The Ohio RFRA would have substantially expanded opportunities for individuals to file a lawsuit if they felt that their religious liberty was burdened, even in the slightest way. For example, someone could have brought a lawsuit if they received a parking ticket during a worship service, or an employee could have refused to fill a birth control prescription if their religion condemns birth control.
The introduction of H.B. 376 and similar RFRA legislation in other states is not necessary to protect individual religious liberty, because the Bill of Rights has been doing that since the founding of our country.
The ACLU has worked for decades to protect true religious liberty. We have fought too hard for too long to allow individuals, for any reason, to be given a free pass to violate the basic civil rights of others and ignore the laws they do not wish to follow.
True religious liberty is the freedom to practice your faith without government interference, not the right to impose your beliefs on someone else and harm them if they do not conform.
Recent ACLU of Ohio cases highlight the organization’s commitment to both defending the right to practice religion and preventing the government from supporting religion. In State of Ohio v. Daley, the ACLU of Ohio defended John Daley, who had told state employees that God would punish them. Although Daley made clear that he was not threatening them, he was charged with menacing and other crimes, and was hospitalized and medicated against his will because of his “unorthodox” religious beliefs. After several months, the ACLU of Ohio secured his release.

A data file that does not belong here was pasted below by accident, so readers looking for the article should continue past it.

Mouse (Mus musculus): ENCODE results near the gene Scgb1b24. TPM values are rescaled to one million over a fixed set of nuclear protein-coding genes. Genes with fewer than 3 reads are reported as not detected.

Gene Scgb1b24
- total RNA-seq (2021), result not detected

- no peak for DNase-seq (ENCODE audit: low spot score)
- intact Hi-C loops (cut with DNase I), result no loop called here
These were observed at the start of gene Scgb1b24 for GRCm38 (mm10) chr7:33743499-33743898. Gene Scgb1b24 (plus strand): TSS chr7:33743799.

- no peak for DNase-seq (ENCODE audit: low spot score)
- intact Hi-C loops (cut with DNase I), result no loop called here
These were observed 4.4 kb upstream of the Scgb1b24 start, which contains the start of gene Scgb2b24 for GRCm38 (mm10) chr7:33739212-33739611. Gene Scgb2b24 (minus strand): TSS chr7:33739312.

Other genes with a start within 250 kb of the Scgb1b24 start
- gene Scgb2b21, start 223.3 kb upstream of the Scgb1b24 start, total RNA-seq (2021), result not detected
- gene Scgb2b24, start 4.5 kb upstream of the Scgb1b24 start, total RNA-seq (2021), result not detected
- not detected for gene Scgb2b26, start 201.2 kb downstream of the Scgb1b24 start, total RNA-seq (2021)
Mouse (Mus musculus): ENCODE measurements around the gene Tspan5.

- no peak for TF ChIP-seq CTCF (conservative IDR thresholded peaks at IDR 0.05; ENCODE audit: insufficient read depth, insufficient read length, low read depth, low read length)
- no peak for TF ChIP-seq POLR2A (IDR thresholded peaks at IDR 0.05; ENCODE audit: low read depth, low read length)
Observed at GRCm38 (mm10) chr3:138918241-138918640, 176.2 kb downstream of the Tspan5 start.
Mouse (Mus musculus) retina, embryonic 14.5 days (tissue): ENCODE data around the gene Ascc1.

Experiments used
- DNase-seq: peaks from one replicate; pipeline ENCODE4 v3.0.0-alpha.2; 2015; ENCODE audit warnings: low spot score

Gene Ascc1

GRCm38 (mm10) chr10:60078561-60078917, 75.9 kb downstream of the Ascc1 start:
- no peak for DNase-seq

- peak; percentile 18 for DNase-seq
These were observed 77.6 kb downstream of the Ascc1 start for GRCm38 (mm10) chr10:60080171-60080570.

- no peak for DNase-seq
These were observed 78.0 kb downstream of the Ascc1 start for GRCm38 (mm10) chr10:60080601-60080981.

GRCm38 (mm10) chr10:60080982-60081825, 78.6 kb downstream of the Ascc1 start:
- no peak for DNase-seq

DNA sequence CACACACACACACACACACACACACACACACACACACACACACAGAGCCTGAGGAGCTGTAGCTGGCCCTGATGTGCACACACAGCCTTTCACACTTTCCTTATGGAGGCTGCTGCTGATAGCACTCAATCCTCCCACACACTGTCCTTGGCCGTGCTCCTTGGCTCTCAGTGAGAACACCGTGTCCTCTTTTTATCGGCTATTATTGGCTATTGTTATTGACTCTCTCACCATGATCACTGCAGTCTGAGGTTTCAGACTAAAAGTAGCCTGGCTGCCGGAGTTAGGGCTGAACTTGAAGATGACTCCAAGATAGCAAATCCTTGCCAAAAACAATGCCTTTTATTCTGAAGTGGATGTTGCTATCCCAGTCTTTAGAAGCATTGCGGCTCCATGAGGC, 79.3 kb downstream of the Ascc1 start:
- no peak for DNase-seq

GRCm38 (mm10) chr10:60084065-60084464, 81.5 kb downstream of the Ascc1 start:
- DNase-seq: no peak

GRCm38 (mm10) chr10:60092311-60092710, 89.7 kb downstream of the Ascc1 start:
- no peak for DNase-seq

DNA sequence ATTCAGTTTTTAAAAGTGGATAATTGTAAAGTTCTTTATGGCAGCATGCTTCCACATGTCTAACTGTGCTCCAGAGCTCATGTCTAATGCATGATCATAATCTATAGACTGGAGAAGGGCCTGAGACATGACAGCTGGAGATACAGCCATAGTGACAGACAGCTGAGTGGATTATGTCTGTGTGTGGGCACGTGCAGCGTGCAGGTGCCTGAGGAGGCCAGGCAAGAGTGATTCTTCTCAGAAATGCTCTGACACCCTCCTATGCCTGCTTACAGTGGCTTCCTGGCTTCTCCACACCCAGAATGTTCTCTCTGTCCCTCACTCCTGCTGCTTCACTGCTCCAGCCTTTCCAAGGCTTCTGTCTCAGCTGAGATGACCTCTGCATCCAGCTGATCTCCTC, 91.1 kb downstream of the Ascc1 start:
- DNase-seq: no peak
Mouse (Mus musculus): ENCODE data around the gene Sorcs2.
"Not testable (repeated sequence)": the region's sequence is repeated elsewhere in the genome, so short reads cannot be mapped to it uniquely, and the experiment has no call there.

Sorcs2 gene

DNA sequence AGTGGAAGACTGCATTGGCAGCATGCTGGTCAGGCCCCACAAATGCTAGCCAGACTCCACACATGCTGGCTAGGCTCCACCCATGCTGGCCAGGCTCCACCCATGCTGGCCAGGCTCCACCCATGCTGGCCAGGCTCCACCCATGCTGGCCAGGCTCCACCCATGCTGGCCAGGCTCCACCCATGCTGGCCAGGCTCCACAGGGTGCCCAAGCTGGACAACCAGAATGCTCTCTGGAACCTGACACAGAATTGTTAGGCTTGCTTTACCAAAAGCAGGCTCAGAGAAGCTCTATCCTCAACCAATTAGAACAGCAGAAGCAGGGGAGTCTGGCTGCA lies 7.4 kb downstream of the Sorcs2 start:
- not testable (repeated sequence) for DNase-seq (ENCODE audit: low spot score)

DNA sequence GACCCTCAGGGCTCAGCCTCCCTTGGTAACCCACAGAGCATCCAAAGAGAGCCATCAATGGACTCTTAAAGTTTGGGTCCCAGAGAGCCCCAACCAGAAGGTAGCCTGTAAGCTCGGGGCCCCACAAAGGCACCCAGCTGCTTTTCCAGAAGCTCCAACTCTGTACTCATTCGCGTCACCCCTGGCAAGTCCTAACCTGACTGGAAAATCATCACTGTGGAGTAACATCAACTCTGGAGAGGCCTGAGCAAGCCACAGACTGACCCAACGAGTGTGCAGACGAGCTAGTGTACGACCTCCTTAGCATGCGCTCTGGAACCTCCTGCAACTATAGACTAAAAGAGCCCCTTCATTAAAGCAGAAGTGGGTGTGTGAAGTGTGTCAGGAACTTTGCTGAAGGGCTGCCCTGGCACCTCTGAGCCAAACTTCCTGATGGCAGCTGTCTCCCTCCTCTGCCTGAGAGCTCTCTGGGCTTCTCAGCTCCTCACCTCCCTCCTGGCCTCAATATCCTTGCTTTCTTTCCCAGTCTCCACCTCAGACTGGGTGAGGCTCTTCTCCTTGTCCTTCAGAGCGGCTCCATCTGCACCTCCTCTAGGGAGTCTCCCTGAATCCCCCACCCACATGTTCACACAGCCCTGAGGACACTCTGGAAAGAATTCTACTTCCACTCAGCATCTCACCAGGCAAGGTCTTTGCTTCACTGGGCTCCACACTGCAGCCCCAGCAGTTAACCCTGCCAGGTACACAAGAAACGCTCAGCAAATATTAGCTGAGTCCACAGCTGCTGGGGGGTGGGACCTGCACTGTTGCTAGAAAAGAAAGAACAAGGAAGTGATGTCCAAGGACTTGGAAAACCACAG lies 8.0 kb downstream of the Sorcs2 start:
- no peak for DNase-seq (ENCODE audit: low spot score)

In ACLU v. DeWeese, the ACLU of Ohio filed a lawsuit to prevent Richland County Common Pleas Court Judge James DeWeese from displaying a poster supporting the Ten Commandments over “Humanist Precepts.” The ACLU of Ohio sued and prevailed in federal court, asserting that the poster was an unconstitutional endorsement of religion. In February 2011, a panel of the Sixth Circuit Court of Appeals unanimously agreed with the lower court’s ruling. In October 2011, the U.S. Supreme Court declined to hear Judge DeWeese’s appeal, effectively upholding the decision that his poster is unconstitutional. Following the Supreme Court’s refusal to hear an appeal, the ACLU of Ohio asked for, and was granted attorney’s fees and costs. This marked the second time in a decade the federal courts have ruled Judge DeWeese’s courtroom posters were a violation of religious liberty. In 2002, the courts ruled Judge DeWeese remove a similar religious document from the courtroom wall.
In August 2011, two board members of the Springboro Community City School District asked the district to consider ways to integrate creationism into school curriculum. The ACLU of Ohio encouraged the district to give up these plans, which would surely lead to expensive and unnecessary litigation. As a result of pressure for civil liberties groups, the board members have rescinded their plan. The ACLU of Ohio continues to monitor the situation.
In 2002, the Ohio state school board approved a plan that opened the door to teaching intelligent design, a version of creationism that posits an unnamed “designer” is responsible for creating life. However, they rescinded the plan in February 2006, after a school board in Dover, Pennsylvania lost a legal challenge in a similar case.
Since that decision in Kitzmiller v. Dover, proponents now emphasize “teaching the controversy.” They argue that teaching evolution without criticism and alternatives violates the principle of objectivity. The scientific method, they claim, requires consideration of all possible theories, including the supernatural, unless proven false. However, nearly all scientists reject this argument because metaphysical explanations are unverifiable and unscientific.